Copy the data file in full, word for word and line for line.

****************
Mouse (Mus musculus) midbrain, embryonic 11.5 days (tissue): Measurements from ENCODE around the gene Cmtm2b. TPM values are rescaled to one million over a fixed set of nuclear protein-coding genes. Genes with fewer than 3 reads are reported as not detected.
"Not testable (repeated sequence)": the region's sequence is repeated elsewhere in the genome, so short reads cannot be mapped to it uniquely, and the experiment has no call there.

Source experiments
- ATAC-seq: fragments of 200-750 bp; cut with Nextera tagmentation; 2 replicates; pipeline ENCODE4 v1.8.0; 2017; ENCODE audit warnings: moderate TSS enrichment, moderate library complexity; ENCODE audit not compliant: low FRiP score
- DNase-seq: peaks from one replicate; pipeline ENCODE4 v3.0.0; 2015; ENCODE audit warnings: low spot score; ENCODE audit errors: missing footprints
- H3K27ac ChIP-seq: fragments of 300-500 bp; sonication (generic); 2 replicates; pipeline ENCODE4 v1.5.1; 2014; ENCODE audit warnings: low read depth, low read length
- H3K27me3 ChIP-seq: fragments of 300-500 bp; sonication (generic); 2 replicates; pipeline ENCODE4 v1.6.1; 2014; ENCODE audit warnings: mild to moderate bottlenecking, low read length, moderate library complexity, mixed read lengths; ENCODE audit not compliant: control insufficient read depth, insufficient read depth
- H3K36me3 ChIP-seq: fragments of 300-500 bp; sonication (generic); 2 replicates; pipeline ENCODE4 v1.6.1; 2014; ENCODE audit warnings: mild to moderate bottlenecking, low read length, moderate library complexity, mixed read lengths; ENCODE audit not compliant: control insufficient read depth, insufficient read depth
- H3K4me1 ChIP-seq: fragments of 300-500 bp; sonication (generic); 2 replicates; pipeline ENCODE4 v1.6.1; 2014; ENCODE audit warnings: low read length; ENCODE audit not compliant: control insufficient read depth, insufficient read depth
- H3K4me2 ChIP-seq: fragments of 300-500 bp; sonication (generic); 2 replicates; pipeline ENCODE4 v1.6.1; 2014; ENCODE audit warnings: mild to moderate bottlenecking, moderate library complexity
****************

Mouse (Mus musculus) midbrain, embryonic 11.5 days (tissue): Measurements from ENCODE around the gene Cmtm2b. TPM values are rescaled to one million over a fixed set of nuclear protein-coding genes. Genes with fewer than 3 reads are reported as not detected.
"Not testable (repeated sequence)": the region's sequence is repeated elsewhere in the genome, so short reads cannot be mapped to it uniquely, and the experiment has no call there.

Source experiments
- ATAC-seq: fragments of 200-750 bp; cut with Nextera tagmentation; 2 replicates; pipeline ENCODE4 v1.8.0; 2017; ENCODE audit warnings: moderate TSS enrichment, moderate library complexity; ENCODE audit not compliant: low FRiP score
- DNase-seq: peaks from one replicate; pipeline ENCODE4 v3.0.0; 2015; ENCODE audit warnings: low spot score; ENCODE audit errors: missing footprints
- H3K27ac ChIP-seq: fragments of 300-500 bp; sonication (generic); 2 replicates; pipeline ENCODE4 v1.5.1; 2014; ENCODE audit warnings: low read depth, low read length
- H3K27me3 ChIP-seq: fragments of 300-500 bp; sonication (generic); 2 replicates; pipeline ENCODE4 v1.6.1; 2014; ENCODE audit warnings: mild to moderate bottlenecking, low read length, moderate library complexity, mixed read lengths; ENCODE audit not compliant: control insufficient read depth, insufficient read depth
- H3K36me3 ChIP-seq: fragments of 300-500 bp; sonication (generic); 2 replicates; pipeline ENCODE4 v1.6.1; 2014; ENCODE audit warnings: mild to moderate bottlenecking, low read length, moderate library complexity, mixed read lengths; ENCODE audit not compliant: control insufficient read depth, insufficient read depth
- H3K4me1 ChIP-seq: fragments of 300-500 bp; sonication (generic); 2 replicates; pipeline ENCODE4 v1.6.1; 2014; ENCODE audit warnings: low read length; ENCODE audit not compliant: control insufficient read depth, insufficient read depth
- H3K4me2 ChIP-seq: fragments of 300-500 bp; sonication (generic); 2 replicates; pipeline ENCODE4 v1.6.1; 2014; ENCODE audit warnings: mild to moderate bottlenecking, moderate library complexity